2012 Subaru Outback

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44 reviews
Best Bet
Available Price Range $11,683-$23,275 TrimsN/A Combined MPGN/A SeatsN/A

Our Take on the 2012 Subaru Outback

Our Take

The five-seat Subaru Outback is an alternative to traditional crossovers. Though Outback sedans existed in previous years, the current Outback is only available as a wagon with a tall stance. It c... Read Full Report

What We Don't Like

  • Some inconsistent cabin materials
  • Uninspiring four-cylinder drivetrain
  • Braking performance when loaded
  • Front-seat thigh support for taller drivers

Notable Features

  • Standard all-wheel drive
  • Four-cylinder or six-cylinder engine
  • Revised roof-rack crossbar design
  • Manual or automatic
  • Newly available stereos


Our Expert Reviews

In my idyllic village near the base of the Rocky Mountains, there are two things in abundance: extremely athletic people and Subarus. You can't go anywhere without seeing either one of these things and often they come as a duo. During my weeklong test drive of the Subaru Outback, I was able to fit in — at least in a vehicular sense.The 2012 Subaru Outback conquers any drive with ease... Read Full Review

Read All Expert Reviews

Consumer Reviews

4.6 out of 5

Based on 44 reviews

So far, an excellent choice

by Mr. Excitement from Des Moines, IA on January 8, 2012

I purchased the 2012 Outback 3.6R after test driving both the 4 cylinder and 6 cylinder versions and going with performance and ease of merging with fast traffic over better gas mileage. I bought this... Read Full Review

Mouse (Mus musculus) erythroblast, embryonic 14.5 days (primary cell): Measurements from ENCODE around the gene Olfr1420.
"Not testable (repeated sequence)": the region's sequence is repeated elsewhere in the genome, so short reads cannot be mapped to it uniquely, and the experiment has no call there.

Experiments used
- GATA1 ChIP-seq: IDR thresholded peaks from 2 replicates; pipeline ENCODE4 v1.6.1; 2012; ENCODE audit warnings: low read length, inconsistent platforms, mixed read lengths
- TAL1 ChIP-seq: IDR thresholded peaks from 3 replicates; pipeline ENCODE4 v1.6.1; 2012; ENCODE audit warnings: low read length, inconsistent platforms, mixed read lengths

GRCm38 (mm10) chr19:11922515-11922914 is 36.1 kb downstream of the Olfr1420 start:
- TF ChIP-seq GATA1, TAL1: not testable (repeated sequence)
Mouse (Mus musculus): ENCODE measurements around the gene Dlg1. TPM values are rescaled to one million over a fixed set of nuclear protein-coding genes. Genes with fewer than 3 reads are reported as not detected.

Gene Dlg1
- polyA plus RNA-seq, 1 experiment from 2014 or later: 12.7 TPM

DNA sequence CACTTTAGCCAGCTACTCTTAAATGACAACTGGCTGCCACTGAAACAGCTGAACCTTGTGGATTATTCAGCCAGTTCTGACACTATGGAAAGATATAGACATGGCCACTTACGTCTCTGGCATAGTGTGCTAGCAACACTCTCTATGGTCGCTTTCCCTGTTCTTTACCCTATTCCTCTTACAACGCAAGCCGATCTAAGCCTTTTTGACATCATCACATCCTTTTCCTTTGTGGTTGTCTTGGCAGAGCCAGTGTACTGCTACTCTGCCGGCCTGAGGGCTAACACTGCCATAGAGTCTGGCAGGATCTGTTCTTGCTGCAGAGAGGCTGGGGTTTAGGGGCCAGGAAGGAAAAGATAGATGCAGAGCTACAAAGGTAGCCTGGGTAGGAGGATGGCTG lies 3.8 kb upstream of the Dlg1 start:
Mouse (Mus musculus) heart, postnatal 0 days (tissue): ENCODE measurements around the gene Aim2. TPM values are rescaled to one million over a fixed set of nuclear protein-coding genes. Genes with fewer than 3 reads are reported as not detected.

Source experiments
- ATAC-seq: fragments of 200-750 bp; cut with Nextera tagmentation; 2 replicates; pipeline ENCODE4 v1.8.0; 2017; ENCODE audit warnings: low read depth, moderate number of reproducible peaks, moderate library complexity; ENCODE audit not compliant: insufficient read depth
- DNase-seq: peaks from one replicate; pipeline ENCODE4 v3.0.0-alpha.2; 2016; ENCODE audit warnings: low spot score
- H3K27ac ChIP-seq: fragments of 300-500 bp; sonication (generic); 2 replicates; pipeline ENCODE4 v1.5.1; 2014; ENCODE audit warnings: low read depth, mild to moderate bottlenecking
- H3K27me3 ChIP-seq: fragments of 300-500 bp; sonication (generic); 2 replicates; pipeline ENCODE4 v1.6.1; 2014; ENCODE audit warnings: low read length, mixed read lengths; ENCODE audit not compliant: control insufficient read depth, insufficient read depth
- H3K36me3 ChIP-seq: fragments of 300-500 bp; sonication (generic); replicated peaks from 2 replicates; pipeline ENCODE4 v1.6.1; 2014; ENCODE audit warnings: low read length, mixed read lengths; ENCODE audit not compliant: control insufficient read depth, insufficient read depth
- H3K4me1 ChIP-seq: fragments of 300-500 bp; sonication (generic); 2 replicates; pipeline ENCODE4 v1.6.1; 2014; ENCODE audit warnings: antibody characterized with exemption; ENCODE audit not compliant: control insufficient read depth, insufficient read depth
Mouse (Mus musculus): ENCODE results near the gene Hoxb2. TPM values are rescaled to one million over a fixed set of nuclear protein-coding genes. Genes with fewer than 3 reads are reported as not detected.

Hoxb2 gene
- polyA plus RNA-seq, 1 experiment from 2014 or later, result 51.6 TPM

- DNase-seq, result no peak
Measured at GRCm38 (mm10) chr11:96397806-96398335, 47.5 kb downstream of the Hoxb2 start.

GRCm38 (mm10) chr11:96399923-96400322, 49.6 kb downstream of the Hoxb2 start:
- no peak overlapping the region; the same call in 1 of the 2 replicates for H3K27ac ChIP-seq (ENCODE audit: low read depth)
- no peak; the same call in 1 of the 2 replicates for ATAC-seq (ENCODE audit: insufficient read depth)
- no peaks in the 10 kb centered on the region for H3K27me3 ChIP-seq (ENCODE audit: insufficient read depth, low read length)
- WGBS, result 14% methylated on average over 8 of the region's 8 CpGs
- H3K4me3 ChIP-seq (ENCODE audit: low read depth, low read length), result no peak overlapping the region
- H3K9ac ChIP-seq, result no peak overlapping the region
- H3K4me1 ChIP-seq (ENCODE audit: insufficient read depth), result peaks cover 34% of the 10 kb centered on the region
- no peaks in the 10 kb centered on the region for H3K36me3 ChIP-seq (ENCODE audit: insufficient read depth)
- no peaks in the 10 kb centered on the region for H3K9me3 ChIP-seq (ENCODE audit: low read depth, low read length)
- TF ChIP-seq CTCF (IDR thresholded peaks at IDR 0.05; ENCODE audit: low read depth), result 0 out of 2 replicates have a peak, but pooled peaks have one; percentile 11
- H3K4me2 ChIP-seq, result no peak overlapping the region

Crash-Test Reports


There are currently 5 recalls for this car.

Safety defects and recalls are relatively common. Stay informed and know what to do ahead of time.

Safety defects and recalls explained

Warranty Coverage





Roadside Assistance Coverage


What you should get in your warranty can be confusing. Make sure you are informed.

Learn More About Warranties

Warranties Explained


Often called a basic warranty or new-vehicle warranty, a bumper-to-bumper policy covers components like air conditioning, audio systems, vehicle sensors, fuel systems and major electrical components. Most policies exclude regular maintenance like fluid top offs and oil changes, but a few brands have separate free-maintenance provisions, and those that do offer them is slowly rising. Bumper-to-bumper warranties typically expire faster than powertrain warranties.


Don't be misled a 10-year or 100,000-mile powertrain warranty doesn't promise a decade of free repairs for your car. It typically covers just the engine and transmission, along with any other moving parts that lead to the wheels, like the driveshaft and constant velocity joints. Some automakers also bundle seat belts and airbags into their powertrain warranties. With a few exceptions, powertrain warranties don't cover regular maintenance like engine tuneups and tire rotations.

Roadside Assistance

Some automakers include roadside assistance with their bumper-to-bumper or powertrain warranties, while others have separate policies. These programs cover anything from flat-tire changes and locksmith services to jump-starts and towing. Few reimburse incidental costs like motel rooms (if you have to wait for repairs).

Free Scheduled Maintenance

Some automakers include free scheduled maintenance for items such as oil changes, air filters and tire rotations. Some include consumables including brake pads and windshield wipers; others do not. They are typically for the first couple of years of ownership of a new car.

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